WordServe News: October 2014

Exciting things have been happening at WordServe Literary!

On the final post of each month you’ll find a list of Water Cooler contributors’ books releasing in the upcoming month along with a recap of WordServe client news from the current month.

New Releases

Caesar Kalinowski released, with Zondervan publishers, his second book: Small is 9780310517016_p0_v1_s300xBig, Slow is Fast.

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Ema McKinley with Cheryl Ricker released her debut nonfiction, Rush of Heaven. A 9780310338901_p0_v1_s300xtrue accounting of her miraculous healing. Zondervan publishers.

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Tracie Miles of Proverbs 31 Ministries released her second book, Your Life Still 9780764211997_p0_v2_s300xCounts, with Bethany House Publishers.

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Christina M. H. Powell released her debut nonfiction title with IVP,Questioning Your 9780830836789_p0_v2_s300xDoubts.

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Stephanie Reed released her latest Amish fiction novel The Bachelor with Kregel 9780825442162_p0_v1_s300xpublishers.

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Tami Weissert released Off the Pages & Into Your Life with Authentic publishers.781167

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Bob Welch released a devotional with Thomas Nelson: 52 Little Lessons from Les 9781400206667_p0_v1_s300xMiserables.

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Joe Wheeler released the 23rd book in his Christmas in My Heart collection with Pacific Press.

New WordServe Clients

Emmanuel and Veronica Chan signed with Alice Crider.

Judy Joy Jones signed with Greg Johnson.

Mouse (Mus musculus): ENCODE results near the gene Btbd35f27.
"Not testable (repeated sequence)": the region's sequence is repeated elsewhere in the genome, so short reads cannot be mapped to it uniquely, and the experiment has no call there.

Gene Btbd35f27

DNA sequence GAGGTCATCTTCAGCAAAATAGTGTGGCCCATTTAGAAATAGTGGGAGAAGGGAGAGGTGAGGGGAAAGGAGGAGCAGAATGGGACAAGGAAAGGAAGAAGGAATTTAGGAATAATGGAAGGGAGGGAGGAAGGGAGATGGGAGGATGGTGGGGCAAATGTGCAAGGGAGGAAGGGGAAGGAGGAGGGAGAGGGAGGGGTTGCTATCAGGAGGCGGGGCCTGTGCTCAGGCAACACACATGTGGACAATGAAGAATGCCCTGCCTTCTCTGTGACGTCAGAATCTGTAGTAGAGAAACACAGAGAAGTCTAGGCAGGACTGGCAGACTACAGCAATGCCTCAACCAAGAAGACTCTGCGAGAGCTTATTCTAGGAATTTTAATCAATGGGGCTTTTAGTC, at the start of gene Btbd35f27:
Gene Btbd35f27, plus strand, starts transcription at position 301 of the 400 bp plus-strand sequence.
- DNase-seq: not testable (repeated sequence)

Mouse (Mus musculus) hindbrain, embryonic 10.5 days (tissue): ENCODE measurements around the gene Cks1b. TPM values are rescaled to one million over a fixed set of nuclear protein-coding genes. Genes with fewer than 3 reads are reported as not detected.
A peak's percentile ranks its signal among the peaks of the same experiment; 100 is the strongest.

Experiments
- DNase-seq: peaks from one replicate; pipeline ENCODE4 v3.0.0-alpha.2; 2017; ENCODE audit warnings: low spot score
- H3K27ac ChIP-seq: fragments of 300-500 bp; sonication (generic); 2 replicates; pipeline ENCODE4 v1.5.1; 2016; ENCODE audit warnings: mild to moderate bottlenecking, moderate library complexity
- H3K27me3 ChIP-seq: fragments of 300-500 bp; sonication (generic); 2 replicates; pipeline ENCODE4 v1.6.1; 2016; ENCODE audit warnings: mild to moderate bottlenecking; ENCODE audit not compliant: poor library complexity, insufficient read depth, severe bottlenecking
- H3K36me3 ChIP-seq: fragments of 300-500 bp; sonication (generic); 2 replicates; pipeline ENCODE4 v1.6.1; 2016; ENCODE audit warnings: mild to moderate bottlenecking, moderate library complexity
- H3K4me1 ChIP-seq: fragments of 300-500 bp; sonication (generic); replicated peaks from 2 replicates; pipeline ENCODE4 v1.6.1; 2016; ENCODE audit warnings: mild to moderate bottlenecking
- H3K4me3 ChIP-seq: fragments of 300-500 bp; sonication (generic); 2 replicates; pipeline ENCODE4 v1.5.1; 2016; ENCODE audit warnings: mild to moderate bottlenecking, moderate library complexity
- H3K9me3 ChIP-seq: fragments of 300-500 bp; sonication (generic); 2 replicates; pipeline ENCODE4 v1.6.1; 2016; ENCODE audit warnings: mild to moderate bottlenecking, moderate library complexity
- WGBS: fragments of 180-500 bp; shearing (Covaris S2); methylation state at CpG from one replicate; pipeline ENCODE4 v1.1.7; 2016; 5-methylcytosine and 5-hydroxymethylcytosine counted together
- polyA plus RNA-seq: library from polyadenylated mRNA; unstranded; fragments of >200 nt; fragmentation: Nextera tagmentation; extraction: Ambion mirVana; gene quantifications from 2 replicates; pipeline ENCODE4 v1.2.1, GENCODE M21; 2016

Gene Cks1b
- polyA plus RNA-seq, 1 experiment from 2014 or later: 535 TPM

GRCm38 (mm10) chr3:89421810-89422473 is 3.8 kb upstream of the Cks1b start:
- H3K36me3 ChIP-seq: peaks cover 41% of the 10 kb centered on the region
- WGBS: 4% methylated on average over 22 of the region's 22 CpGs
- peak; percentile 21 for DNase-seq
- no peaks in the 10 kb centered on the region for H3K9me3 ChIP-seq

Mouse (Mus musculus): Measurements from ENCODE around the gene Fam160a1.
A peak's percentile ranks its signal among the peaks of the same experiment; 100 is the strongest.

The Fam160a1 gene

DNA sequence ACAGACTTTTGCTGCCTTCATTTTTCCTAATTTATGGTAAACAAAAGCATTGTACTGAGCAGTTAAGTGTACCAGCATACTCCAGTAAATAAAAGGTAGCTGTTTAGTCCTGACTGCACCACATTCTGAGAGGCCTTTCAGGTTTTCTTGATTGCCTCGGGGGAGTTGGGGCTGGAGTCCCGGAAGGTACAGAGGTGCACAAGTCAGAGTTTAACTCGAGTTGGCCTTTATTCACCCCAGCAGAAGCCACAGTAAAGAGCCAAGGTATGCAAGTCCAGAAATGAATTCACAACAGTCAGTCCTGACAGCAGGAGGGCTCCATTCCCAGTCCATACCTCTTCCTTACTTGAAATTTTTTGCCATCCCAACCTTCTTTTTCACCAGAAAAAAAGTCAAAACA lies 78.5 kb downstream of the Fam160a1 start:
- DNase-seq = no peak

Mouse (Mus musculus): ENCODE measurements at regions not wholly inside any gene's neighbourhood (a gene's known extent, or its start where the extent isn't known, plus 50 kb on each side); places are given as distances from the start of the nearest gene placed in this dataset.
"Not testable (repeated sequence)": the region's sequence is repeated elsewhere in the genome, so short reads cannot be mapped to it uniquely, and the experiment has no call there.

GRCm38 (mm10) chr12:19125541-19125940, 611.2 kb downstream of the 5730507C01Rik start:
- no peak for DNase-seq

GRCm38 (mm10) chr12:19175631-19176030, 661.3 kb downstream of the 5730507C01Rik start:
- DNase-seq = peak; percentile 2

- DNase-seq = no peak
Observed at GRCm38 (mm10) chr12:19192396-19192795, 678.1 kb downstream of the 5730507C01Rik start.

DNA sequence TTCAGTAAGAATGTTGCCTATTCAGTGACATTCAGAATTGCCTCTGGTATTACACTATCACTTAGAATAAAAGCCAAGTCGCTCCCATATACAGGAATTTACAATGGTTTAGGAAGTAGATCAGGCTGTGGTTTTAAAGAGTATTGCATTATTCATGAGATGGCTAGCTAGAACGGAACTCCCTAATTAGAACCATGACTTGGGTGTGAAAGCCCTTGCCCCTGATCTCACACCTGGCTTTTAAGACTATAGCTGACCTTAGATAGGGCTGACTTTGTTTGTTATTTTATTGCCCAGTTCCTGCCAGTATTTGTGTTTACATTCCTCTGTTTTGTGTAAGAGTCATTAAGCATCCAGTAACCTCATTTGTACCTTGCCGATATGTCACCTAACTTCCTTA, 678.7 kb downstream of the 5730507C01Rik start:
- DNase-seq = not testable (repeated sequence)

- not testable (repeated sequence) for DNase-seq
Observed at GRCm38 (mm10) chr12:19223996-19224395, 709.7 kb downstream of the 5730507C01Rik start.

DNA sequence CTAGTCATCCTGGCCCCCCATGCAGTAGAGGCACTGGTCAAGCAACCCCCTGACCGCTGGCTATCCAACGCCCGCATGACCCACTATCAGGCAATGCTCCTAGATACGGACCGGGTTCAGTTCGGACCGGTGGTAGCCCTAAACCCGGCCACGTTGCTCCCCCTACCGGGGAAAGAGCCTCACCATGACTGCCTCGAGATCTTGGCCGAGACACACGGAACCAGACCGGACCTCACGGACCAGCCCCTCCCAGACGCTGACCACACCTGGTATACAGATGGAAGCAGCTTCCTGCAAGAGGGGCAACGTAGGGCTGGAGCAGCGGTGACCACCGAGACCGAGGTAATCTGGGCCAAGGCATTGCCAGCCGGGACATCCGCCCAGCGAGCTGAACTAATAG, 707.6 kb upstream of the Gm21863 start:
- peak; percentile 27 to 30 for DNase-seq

New Contracts

Steve Addison signed a contract with IVP for his next book Movement Pioneers. Greg Johnson, agent of record.

Dena Dyer signed a contract with Barbour Publishing for a Christmas devotional called “25 Christmas Blessings”. Greg Johnson, agent of record.

Linda Kuhar signed with Leafwood for her nonfiction book tentatively titled Worthy of a Miracle. Alice Crider, agent of record.

Melissa K. Norris signed a contract with Harvest House publishers for a nonfiction book to release next year. Sarah Freese, agent of record.

What We’re Celebrating!!

Julie Cantrell won the ACFW Carol Award in the Historical category for When Mountains Move!

Barbara Stoefen was interviewed by her local news station in Bend, Oregon regarding her debut nonfiction release A Very Fine House. Watch the interview here. 

Marketing: Sharing the Treasure You Discovered

Sharing the Treasure

Sharing the Treasure

In a charming café tucked in the corner of an eclectic bookstore not far from the center of town, you stare into your latte, mesmerized by the heart-shaped swirls of steamed milk. This peaceful instance of solitude is so perfect you decide to share it on Instagram.

After venting the domed lid of your new Big Green Egg backyard cooker, you reach for tongs to lift ribs dripping in a tangy barbeque sauce onto your plate. Your friend, sensing the momentous nature of this occasion, captures the moment for Facebook with her smartphone.

You weren’t trying to market a bookstore or a cooker. You simply found a treasure and you were sharing it with friends.

Draw A Treasure Map
As I prepare for the launch of my first book, Questioning Your Doubts: A Harvard PhD Explores Challenges to Faith, I am learning how to assist in the marketing process. Buried treasure helps no one. A book cannot fulfill its purpose unless readers find it. So I have begun to view marketing as the process of drawing a treasure map to help potential readers locate my book.

Everyone draws a map unique to a particular treasure, but here are some ideas:

  • Have your social media bio mention your book and link to your website.